Government should help with home building says Treasury Chief Secretary

Government should help with home building says Treasury Chief Secretary

Danny Alexander calls for radical solution that would see government acting as commissioner for housing.

The government should play a direct role in building homes as a way of ensuring that an ambitious target of 300,000 new homes a year is achieved, the Treasury chief secretary, Danny Alexander, has said.

After the business secretary, Vince Cable, warned that George Osborne’s Right to Buy scheme has fuelled a deepening inequality between social classes and the generations on housing, Alexander called for a radical solution which would see the government acting as a “commissioner for housing”.

“It would be an unprecedented change in housing policy, guaranteeing levels of house building not seen since the post war era,” Alexander told the housing fringe meeting at the Lib Dem conference.

The intervention by the Treasury chief secretary came after Cable said that the chancellor’s Right to Buy scheme has inflicted enormous damage and done nothing to encourage the building of affordable homes. The business secretary was speaking during a debate in which the conference passed a motion to give local authorities the ability to suspend Right to Buy in their areas. This would be on the grounds that council tenants were being given huge incentives to purchase their homes without enough replacement of social housing stock.

Cable, who has frequently warned of the dangers of Help to Buy fuelling a house price bubble, said: “The Right to Buy policy, without replacement, has done enormous damage and we have to stop that. Mr Osborne has this policy called Help to Buy, which doesn’t actually help you to buy because it drives up the price and makes it less affordable. What we really need is help to build.”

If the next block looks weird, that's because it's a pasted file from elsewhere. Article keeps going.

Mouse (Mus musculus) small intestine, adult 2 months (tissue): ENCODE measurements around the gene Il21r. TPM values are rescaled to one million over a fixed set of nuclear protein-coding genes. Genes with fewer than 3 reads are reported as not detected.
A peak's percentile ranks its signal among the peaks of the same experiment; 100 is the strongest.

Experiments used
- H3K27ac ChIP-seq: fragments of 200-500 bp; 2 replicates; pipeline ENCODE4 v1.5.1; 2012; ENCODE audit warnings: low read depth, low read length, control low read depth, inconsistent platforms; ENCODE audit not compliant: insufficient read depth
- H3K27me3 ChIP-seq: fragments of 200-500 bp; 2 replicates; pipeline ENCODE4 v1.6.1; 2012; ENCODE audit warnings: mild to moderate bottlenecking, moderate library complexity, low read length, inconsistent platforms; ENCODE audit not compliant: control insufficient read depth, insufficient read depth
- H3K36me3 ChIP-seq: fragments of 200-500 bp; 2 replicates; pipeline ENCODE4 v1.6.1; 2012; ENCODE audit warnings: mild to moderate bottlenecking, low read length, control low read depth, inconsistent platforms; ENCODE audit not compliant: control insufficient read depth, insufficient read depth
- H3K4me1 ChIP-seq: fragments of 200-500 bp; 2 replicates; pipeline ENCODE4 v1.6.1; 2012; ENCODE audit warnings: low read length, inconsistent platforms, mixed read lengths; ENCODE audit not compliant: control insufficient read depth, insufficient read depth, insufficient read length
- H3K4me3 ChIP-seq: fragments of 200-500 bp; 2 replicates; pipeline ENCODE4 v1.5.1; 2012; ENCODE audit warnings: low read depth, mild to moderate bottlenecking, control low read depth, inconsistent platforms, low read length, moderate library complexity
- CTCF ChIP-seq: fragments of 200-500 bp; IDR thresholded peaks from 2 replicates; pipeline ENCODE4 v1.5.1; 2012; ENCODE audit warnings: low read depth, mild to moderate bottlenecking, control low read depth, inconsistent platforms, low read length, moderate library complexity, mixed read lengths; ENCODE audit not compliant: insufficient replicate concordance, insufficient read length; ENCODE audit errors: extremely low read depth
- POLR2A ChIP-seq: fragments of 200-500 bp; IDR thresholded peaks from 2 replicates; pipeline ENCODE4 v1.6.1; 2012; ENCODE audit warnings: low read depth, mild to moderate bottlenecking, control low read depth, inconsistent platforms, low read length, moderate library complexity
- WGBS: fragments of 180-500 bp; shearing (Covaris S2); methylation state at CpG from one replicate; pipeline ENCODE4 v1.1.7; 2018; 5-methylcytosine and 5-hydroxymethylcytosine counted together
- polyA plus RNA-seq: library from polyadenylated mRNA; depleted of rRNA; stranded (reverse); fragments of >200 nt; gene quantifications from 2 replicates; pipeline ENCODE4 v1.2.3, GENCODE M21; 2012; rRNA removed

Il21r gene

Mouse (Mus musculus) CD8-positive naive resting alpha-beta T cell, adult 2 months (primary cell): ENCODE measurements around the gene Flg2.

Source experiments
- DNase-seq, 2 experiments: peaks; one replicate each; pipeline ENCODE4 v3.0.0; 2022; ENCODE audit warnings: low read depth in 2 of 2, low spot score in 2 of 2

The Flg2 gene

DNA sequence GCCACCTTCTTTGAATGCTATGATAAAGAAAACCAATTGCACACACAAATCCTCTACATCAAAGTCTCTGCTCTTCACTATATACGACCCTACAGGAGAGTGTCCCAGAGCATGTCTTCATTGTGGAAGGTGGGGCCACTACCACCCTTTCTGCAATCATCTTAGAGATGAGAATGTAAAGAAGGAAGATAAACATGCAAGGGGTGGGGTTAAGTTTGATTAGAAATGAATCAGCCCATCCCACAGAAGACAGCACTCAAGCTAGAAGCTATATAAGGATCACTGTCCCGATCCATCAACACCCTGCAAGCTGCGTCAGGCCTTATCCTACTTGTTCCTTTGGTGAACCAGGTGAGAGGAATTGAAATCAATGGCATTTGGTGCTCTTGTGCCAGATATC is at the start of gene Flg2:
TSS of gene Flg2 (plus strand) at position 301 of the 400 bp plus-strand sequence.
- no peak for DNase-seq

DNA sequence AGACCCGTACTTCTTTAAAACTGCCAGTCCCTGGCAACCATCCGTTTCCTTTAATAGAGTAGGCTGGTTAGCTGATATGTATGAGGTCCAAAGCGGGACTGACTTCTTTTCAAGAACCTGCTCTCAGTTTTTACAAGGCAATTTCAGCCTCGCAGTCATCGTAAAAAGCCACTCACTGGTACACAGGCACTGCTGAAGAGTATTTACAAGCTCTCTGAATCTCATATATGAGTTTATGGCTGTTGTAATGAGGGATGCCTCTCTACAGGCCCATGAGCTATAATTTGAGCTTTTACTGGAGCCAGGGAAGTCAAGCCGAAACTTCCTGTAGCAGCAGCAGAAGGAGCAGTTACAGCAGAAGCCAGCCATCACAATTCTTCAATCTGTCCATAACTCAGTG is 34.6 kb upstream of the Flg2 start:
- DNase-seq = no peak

The Help to Buy programme offers home buyers government guarantees to help them purchase a home worth up to £600,000 with as little as a 5% deposit.

Alexander said that dramatic levels of house building would be guaranteed if the government took a direct role. He told the housing fringe: “If we are to address both the cyclical nature of the market and the structural under supply of housing then I think we also need to consider whether the government should operate as a commissioner of housing. A truly radical approach would be for the government to also have a direct role in house building – not just affordable house building but in the private market also.”

Under Alexander’s plan, the government would suggest how many houses should be built in a given period. If fewer homes were built by the private sector, housing associations and local authorities combined, the government would step in.

Alexander said: “You would have a capacity for the government to step in, to place orders, to pay contractors, build houses, and work out, once they are built, how and when they need to be sold.”

The focus on housing came after Cable accused Osborne of lying to the British people by claiming that a future Tory government could deliver an overall budget surplus in the next parliament without raising taxes. In the harshest Liberal Democrat attack on the Conservatives at the party’s conference, the business secretary said the chancellor was “ideologically obsessed by [spending] cuts” because he wanted to destroy public services and the welfare state.

Cable, who described the Tories as “Ukip but without the beer”, accused the chancellor of dishonesty for suggesting he could eliminate the structural budget deficit by 2017-18 and then run an overall budget surplus, without raising taxes.

Cable said: “The truth is more taxes will be needed – to contribute to deficit reduction and also to address unacceptable inequalities. Any politician who tells you that the next government can balance the budget and avoid tax increases is lying to you.”

  • The Guardian,

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